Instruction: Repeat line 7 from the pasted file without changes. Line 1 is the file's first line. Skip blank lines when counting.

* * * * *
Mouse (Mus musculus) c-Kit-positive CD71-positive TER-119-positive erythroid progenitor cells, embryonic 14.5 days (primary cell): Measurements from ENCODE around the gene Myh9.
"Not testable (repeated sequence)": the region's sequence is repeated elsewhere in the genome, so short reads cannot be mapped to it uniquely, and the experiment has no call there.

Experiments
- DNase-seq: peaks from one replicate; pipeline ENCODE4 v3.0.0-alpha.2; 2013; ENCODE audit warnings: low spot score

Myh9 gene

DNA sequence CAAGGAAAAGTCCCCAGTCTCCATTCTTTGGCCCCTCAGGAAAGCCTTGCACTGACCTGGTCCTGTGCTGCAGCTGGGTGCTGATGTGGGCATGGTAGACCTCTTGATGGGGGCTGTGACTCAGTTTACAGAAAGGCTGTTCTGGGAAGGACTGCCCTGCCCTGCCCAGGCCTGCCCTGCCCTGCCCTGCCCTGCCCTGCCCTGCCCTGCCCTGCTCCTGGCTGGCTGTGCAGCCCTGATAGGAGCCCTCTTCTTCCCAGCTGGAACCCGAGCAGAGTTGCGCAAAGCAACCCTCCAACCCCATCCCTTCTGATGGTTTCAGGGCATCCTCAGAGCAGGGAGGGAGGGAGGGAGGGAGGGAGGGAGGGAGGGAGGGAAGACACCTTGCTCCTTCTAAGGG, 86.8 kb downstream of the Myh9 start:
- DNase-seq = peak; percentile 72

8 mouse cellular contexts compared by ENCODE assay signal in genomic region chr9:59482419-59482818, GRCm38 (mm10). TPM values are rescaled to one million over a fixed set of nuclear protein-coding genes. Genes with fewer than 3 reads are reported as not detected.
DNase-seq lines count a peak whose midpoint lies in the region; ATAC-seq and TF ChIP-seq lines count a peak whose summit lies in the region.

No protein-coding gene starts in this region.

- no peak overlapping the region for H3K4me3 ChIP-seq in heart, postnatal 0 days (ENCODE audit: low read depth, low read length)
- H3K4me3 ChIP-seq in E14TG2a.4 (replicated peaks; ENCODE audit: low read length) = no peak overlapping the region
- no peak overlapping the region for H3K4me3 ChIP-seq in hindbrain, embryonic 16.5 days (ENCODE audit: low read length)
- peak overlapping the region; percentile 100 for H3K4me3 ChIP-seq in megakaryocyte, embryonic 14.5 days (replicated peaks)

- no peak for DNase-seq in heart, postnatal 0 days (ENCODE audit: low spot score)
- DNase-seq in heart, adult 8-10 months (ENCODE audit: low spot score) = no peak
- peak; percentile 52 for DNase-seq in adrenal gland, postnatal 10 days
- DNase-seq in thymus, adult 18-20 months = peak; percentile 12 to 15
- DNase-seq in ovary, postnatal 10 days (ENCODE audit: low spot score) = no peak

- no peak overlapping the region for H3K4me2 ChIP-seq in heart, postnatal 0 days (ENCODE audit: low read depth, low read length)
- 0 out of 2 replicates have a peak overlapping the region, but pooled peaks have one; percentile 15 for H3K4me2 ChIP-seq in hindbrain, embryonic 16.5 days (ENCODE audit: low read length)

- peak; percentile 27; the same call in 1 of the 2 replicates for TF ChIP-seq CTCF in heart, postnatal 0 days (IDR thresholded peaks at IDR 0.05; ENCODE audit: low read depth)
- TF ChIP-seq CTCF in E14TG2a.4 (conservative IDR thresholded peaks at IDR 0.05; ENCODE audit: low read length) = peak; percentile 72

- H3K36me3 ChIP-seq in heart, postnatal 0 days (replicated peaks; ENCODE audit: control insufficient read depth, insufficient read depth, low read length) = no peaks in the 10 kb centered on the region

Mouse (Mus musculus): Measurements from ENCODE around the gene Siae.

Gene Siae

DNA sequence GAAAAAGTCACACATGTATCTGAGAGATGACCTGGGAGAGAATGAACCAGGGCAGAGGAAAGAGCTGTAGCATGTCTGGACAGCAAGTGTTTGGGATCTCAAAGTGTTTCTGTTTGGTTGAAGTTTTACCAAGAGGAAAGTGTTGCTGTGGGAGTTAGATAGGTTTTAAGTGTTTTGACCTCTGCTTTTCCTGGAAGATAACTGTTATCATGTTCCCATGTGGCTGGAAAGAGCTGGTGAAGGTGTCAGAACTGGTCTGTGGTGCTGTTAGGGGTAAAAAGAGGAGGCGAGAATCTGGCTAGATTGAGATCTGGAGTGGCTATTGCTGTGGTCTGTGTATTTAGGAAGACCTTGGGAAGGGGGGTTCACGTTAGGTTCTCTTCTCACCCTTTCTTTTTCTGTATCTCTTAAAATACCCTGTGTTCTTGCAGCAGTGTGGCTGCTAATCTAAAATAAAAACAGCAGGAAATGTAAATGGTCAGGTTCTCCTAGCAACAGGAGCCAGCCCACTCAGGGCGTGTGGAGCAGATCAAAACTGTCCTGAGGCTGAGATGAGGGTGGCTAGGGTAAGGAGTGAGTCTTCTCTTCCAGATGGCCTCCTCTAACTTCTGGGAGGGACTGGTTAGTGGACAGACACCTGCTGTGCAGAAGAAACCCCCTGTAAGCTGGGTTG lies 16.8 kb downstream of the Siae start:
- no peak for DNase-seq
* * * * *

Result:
- DNase-seq = peak; percentile 72